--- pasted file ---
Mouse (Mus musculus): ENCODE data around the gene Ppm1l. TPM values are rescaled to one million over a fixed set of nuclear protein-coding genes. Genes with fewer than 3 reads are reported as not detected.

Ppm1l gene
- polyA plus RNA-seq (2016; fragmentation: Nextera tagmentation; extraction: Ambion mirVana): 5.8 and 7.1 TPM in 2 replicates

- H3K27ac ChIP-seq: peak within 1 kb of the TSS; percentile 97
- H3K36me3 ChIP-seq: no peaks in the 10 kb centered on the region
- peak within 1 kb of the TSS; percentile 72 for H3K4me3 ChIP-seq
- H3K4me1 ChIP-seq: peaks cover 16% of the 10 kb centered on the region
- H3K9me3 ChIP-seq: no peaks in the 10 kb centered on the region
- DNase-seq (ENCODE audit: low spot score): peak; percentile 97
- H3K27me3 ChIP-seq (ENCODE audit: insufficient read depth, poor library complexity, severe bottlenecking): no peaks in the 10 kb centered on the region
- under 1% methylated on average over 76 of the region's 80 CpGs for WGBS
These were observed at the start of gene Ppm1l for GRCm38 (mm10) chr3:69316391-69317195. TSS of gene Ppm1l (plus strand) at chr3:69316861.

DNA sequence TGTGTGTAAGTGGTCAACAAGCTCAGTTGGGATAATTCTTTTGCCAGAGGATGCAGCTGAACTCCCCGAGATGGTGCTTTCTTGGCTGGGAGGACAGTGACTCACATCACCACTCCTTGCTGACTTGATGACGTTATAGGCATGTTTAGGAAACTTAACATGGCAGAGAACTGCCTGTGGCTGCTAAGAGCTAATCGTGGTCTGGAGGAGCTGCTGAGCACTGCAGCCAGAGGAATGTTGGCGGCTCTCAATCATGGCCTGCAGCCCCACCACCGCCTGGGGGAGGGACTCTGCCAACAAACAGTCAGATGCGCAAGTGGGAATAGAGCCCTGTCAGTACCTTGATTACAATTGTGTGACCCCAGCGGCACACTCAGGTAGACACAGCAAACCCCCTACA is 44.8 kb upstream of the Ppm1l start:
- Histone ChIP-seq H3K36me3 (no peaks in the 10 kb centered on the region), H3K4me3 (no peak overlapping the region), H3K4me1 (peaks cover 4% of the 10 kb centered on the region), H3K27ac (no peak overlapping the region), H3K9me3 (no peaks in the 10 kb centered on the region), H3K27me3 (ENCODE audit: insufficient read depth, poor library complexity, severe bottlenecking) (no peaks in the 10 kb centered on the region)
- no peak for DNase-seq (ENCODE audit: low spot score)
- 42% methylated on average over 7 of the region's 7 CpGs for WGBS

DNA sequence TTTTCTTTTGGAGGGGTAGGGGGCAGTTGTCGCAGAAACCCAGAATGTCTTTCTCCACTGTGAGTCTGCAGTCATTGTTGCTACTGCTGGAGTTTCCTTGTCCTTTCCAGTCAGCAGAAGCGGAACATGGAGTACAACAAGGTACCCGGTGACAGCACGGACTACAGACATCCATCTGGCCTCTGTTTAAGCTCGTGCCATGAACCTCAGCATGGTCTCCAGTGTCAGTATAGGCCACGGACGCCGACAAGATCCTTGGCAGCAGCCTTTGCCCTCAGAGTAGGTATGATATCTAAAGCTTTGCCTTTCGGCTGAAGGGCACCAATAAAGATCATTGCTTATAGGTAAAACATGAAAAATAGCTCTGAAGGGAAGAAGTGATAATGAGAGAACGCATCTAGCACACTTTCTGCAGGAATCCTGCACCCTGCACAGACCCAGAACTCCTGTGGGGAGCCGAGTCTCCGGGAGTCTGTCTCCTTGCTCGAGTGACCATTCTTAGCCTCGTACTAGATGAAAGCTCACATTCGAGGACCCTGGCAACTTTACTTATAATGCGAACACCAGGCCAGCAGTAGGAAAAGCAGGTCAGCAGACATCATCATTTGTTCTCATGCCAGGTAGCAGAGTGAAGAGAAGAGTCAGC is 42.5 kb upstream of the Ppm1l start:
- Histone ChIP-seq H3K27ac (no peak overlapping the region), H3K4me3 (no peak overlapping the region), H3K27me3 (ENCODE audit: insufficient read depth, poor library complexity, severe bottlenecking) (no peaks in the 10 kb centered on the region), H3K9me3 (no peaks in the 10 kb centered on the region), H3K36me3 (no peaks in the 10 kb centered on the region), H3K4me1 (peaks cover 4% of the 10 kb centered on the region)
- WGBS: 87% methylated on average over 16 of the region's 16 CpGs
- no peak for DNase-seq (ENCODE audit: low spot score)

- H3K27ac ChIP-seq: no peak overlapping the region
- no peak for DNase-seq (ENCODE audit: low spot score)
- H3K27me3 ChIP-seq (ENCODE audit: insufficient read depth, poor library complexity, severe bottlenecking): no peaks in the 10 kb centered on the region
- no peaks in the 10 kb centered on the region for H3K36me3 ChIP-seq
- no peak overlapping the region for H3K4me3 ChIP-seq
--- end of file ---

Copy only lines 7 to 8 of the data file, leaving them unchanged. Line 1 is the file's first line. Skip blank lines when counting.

- H3K4me1 ChIP-seq: peaks cover 16% of the 10 kb centered on the region
- H3K9me3 ChIP-seq: no peaks in the 10 kb centered on the region